“Whatever the reason – because they genuinely like drinking coffee, or because they see Starbucks as a proxy for gentrification – it seems pretty clear that people are paying a premium for homes near Starbucks. And furthermore, it looks like Starbucks is driving the increase in home values.”

But a Starbucks, florist or Tim Hortons near me isn’t always welcomed

Just because they open a Starbucks or Tim Hortons near me in an underserved area doesn’t mean everyone appreciates it. The local residents need to actually consume the product or the store will shut down. Don’t get me wrong: I also prefer mom and pop coffee, but there’s rarely enough room for both unless they’re clearly differentiated. The big guys have the unfair advantage of endless funding.

Tim Hortons takes somewhat of a calculated risk that the residents of an underserved market will appreciate them. They’ll stop going to their local independent and switch, potentially fighting their moral compass. This is even more difficult for Starbucks, with their premium American branding.

In an article published by the Ottawa Citizen in 2019, Glebe BIA Executive Director Richard Peck said it’s brought to the neighbourhood “a value proposition that didn’t exist before – in addition to shopping and dining, there’s now a huge entertainment piece.”

Peck goes on to say further “I’ve seen the same discussion happen not just on main streets, but even in small towns” said Peck. “Let’s say a Tim Hortons opens up. It’s like ‘Oh my God, we’re losing the flavour of the community.’ And then they realize that the small business and the bigger businesses can coexist, and that … often, in some cases, they actually draw additional traffic.”

And, in retrospect it happened

It wasn’t until about 2008 that the Roncesvalles neighbourhood really started to turn over. Young families moved in, stores started to become a little more upscale and big box. Gabby’s restaurant moved in, higher end restaurants moved in, Sobeys opened up a “pop up” grocery store (another term for “let’s see how this goes”).

In mid 2008 we moved away from Toronto to Guelph. We sold our tiny condo in Toronto and used the funds to buy a detached house in Guelph. But those were different times and there were far more houses for sale in Guelph than today. This means lower prices.

Periodically, I would be back in the Roncesvalles neighbourhood. And as you would have guessed: a Tim Hortons moved in, just across the street from where we lived. I would have finally had a Tim Hortons near me for those late night coffee urges.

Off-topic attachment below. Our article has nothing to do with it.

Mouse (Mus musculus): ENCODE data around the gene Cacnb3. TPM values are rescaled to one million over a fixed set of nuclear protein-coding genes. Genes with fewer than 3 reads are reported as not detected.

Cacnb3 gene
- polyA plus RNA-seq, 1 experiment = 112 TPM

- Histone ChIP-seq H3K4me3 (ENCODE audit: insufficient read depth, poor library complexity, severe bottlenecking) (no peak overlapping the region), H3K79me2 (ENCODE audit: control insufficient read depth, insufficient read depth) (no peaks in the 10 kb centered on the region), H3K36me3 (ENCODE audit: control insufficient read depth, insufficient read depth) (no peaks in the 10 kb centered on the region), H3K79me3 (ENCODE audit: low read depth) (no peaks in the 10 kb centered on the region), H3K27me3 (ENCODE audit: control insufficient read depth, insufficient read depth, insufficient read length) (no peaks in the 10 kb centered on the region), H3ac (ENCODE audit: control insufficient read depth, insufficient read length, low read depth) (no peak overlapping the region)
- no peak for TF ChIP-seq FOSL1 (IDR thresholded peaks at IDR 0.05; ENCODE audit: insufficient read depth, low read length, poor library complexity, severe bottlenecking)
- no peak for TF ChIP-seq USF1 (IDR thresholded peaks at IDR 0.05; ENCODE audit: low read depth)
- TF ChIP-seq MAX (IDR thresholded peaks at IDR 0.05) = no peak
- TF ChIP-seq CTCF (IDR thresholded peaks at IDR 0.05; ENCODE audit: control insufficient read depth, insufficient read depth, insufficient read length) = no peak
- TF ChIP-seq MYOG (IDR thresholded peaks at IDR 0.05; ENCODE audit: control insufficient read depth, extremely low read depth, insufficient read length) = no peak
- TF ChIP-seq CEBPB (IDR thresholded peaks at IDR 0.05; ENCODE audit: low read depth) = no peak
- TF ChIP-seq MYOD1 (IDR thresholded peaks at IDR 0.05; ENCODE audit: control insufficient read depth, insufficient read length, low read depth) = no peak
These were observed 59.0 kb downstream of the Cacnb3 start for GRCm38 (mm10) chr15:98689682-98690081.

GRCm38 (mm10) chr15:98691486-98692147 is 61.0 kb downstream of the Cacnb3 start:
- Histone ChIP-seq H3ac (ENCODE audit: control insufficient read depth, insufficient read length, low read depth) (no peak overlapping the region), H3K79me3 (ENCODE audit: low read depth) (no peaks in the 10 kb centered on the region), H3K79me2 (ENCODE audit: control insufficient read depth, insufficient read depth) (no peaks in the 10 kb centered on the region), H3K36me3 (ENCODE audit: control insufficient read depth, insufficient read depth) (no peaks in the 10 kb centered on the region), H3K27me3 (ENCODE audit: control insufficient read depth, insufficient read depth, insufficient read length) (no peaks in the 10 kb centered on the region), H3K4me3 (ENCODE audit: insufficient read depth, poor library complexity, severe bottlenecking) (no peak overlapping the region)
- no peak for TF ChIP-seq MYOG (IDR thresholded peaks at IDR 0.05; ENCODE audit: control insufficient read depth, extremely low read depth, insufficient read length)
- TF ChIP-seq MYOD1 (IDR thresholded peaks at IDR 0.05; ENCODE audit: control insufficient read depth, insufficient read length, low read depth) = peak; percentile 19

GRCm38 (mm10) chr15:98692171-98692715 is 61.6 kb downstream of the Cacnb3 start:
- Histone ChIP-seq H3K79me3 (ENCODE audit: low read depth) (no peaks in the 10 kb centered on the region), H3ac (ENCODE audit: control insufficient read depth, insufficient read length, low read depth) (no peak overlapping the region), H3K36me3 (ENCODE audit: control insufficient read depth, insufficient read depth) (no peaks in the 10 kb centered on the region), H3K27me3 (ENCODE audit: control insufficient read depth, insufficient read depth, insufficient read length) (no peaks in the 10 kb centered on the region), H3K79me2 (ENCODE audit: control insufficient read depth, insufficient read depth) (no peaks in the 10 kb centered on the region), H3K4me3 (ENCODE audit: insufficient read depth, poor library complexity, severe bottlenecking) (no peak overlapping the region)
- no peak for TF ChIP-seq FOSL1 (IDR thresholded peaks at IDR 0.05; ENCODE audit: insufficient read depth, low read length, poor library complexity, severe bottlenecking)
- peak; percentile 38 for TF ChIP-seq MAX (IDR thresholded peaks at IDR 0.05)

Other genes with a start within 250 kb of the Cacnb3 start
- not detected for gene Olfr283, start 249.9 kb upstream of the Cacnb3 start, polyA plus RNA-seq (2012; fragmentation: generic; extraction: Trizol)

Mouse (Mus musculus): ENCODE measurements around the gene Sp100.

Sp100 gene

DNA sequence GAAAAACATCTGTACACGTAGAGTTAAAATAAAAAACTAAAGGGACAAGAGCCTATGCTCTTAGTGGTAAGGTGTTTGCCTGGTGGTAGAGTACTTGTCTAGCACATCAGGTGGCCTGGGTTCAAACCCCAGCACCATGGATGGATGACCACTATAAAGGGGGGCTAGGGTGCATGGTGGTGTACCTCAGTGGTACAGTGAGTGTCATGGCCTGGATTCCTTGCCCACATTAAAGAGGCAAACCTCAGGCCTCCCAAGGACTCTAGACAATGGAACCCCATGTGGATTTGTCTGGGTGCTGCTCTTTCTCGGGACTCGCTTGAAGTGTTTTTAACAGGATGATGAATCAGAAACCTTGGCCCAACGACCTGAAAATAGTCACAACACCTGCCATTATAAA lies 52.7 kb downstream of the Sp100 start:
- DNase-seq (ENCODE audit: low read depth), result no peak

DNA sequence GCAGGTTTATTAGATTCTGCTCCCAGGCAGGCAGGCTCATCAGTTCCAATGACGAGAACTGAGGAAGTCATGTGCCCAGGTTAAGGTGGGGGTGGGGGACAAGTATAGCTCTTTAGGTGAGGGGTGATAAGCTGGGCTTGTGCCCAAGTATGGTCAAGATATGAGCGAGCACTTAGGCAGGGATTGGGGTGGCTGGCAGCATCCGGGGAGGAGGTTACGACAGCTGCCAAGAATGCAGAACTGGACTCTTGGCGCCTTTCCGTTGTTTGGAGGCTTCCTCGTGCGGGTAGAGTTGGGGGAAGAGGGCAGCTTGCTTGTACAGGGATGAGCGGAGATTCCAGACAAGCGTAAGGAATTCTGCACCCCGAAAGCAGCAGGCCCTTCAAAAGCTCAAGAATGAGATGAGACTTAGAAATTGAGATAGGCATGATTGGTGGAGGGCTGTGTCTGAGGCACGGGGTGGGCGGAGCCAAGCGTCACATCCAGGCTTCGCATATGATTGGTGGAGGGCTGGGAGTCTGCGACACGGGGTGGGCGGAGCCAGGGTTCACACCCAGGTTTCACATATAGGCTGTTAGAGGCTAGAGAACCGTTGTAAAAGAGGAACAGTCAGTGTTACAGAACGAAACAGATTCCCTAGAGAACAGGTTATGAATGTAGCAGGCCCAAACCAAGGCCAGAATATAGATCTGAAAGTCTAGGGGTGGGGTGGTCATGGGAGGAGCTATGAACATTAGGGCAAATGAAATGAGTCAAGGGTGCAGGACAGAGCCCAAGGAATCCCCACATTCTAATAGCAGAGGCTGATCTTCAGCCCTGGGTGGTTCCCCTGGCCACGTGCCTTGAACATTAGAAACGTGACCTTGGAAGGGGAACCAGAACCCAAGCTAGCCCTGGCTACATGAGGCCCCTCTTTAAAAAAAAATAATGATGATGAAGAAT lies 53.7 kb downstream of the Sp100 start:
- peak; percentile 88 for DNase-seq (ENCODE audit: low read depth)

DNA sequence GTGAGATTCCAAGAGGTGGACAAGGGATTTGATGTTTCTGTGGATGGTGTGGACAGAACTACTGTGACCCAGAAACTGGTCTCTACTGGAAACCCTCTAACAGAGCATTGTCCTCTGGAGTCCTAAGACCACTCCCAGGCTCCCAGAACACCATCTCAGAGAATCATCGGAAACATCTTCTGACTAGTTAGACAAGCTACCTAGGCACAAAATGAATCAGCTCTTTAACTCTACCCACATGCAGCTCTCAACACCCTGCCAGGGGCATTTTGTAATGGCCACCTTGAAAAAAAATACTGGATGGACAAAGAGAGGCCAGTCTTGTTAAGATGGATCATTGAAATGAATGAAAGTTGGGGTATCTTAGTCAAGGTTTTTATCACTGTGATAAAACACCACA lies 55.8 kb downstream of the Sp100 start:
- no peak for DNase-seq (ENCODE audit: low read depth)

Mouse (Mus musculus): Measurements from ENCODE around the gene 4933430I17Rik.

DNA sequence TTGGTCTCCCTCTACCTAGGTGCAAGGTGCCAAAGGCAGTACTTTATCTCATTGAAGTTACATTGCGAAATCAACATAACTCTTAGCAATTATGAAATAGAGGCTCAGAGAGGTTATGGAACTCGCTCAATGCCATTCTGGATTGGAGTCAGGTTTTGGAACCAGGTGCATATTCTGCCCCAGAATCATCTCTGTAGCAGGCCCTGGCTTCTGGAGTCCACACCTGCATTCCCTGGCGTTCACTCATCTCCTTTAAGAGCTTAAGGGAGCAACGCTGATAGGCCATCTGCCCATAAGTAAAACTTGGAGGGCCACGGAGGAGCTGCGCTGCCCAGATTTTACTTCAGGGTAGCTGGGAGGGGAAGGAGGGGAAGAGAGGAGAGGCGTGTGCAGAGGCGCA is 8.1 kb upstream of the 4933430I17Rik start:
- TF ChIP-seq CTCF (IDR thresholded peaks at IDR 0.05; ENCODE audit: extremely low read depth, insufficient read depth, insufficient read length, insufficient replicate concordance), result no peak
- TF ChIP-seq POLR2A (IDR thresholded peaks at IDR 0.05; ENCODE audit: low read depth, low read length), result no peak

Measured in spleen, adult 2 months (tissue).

Big business means new challenges

There are additional challenges that come with gentrification. Newer bigger businesses can afford higher rent, which landlords are well aware of. Let’s say a landlord has been generating less than market rent due to a low demand area. They then realize rent has doubled in some neighbouring businesses, so they’re going to increase their rent. And some (many) small businesses can’t afford that. Indirectly, but likely also strategically these big business are driving out the small business.

It’s hard to fault a landlord who may need the money and is sitting on an asset that someone wants. Being a landlord is not an easy task. But what’s the neighbourhood price of having a Starbucks or Tim Hortons near me? Hard to say. It could have long term implications of the area.

The Roncesvalles of 2008 that we knew is not anything even close to the Roncesvalles of today. It was “up and coming” then, it’s one of the city’s most desired locations now. If only we had held onto that condo!

Getting ahead of this trend

Could we see this gentrification coming before it happened? In retrospect, it was easy to see that Starbucks had clearly done some study work. They were able to determine that the demographic of the area was changing. It was genius really, but we didn’t see it.

Was it luck? Possibly. Starbucks also knew that clientele from its other locations in High Park or Little Italy were coming from the Roncesvalles area. They surely have a methodology for understanding an underserved area. The location they chose was also very prominent. It was at the tip of a busy three point intersection, with transit and foot traffic all around it.

So, Starbucks or a Tim Hortons found an area that was a little rough and tumble and turned it around? Why can’t the general public just be more savvy and do it before them? It’s possible your local real estate agent just didn’t see it coming, like Tim Hortons or Starbucks did. There are still options in Guelph today for this to happen, you just need to know where to look.

If you’re looking for a house in Guelph, give us a call. We’re Guelph real estate agents who know the market well, producing regular real estate blogs and videos to help clients better understand the market.